There are also physiological explanations for the experience of a sensed presence. Experiments by Michael Persinger in laboratory situations have shown that individuals with greater than normal metabolic activity in the temporal lobe region of the right hemisphere of the brain are more likely to report encountering invisible beings. It has been suggested that aspects of a person's own sense of self are generated in this brain region; when it becomes unusually active, the self-image of the right hemisphere intrudes upon the left hemisphere, which interprets it as the presence of an unseen external entity.
Another physiological cause that has been suggested for producing the sense of presence are extremely low frequency sound waves - infrasound. Exposure to infrasound has been proven to cause various physiological effects on the human body, including anxiety, shivering, breathlessness, and a feeling of an unseen presence. If a wave of 18Hz is present, the human eyeball can start to resonate with the wave, so causing a person to see hallucinations in their peripheral vision. These sound waves can be produced by electrical equipment, but may also be produced as a result of, for example, wind blowing through a window and down a corridor.


Another way that external stimuli may be misperceived is termed pareidolia. A common example is when we "see faces" in clouds. The human brain tries to make sense of the world around it, when it is presented with a stimulus it will try and match it to something it has encountered before, again with respect to the person's beliefs and expectations.


posted on Aug, 22 2010 @ 08:41 PM
Ideoretinal Light

This describes the phenomenon of flashes of light or colour that may appear in the field of vision in the absence of sensory stimulation. They can cover a wide range of optical phenomena, from simple lines and patterns, through so-called "wallpaper patterns", right up to full scenes. These effects are a form of entoptic phenomena.

Entoptic Phenomena

Entoptic phenomena are sensations produced by the structure of the visual nervous system. They can relate to perception of objects actually within the structure of the eye, a common example being "floaters" - bits of debris floating in the vitreous body of the eye. The vitreous humour is a jelly like substance that fills the eyeball. As we move our eyes, this jelly "sloshes about" within them, and as a consequence of this movement, and also the fact that the jelly shrinks with age, cells and fibres within the eye can break off. These cells and fibres cast a shadow on the retina, and as the eyes are moved they can be seen as semi-transparent, irregular lines floating across the vision - hence the name "floaters". If these cells break off from around the optic nerve, they can form a circular shape with a clear middle, reminiscent of the "orbs" and "lightballs" reported on digital photographic images. These floating objects can be misperceived as external objects, seen as outside the eye rather than within it.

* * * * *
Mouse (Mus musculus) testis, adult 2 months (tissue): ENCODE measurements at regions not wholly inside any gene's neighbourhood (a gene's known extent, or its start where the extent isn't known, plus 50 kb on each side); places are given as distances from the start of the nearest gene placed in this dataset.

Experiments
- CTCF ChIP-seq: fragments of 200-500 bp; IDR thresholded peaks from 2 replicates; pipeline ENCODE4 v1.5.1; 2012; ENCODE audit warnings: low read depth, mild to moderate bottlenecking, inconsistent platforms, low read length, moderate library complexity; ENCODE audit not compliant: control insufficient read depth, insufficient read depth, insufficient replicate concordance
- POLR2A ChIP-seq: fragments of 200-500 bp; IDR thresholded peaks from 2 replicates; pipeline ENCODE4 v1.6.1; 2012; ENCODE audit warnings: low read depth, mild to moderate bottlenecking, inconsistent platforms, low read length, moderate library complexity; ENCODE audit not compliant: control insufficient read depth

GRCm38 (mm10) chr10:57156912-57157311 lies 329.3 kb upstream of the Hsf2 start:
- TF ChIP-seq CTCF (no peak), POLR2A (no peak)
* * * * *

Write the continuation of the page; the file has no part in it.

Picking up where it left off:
Scheerer's Phenomenon

Light passes through several layers of retinal cells to reach the light-sensitive receptor cells - these layers are nourished by a capillary network of blood vessels. If a bright, steady light enters the eye (for example a light source in a dark room), it is sometimes possible to see streaking points of light and shimmering webs of light in the field of vision, caused by the blood flow in front of the receptors. Because the eyes are constantly in motion, either voluntary or saccadic scanning, a sense of motion may be imparted to these entoptic effects.

Awareness of Imagery

Imagery is the phenomenon of visual experiences in the absence of any visual stimulus from the outside world. An example of this is day-dreaming. If you can try and imagine a white, sandy beach, with clear blue skies, a beautiful blue sea with waves lapping at the shore. You should have been able to produce quite a clear mental image of this scene. There is some evidence to suggest that we use these sorts of mental images all the time. Think of when you have been driving a car and need to make a decision - should I overtake the car in front? You will use imagery to construct a mental picture of the consequences - you will not actually stop seeing the road, but your brain has created a mental image. We are unaware that this is happening - we wouldn't be able to function without it, but we also wouldn't be able to function if we were constantly aware of it. In the scenario of mild sensory deprivation (quiet and dark), it is possible to become aware of this imagery as there is nothing else to focus the conscious attention on. Because it is something not normally consciously perceived, it is possible to externalise this imagery and interpret it as something occurring external to the body, rather than produced within the mind.

posted on Aug, 22 2010 @ 08:42 PM
For the complete list, please visit the website. I posted about half of the article here.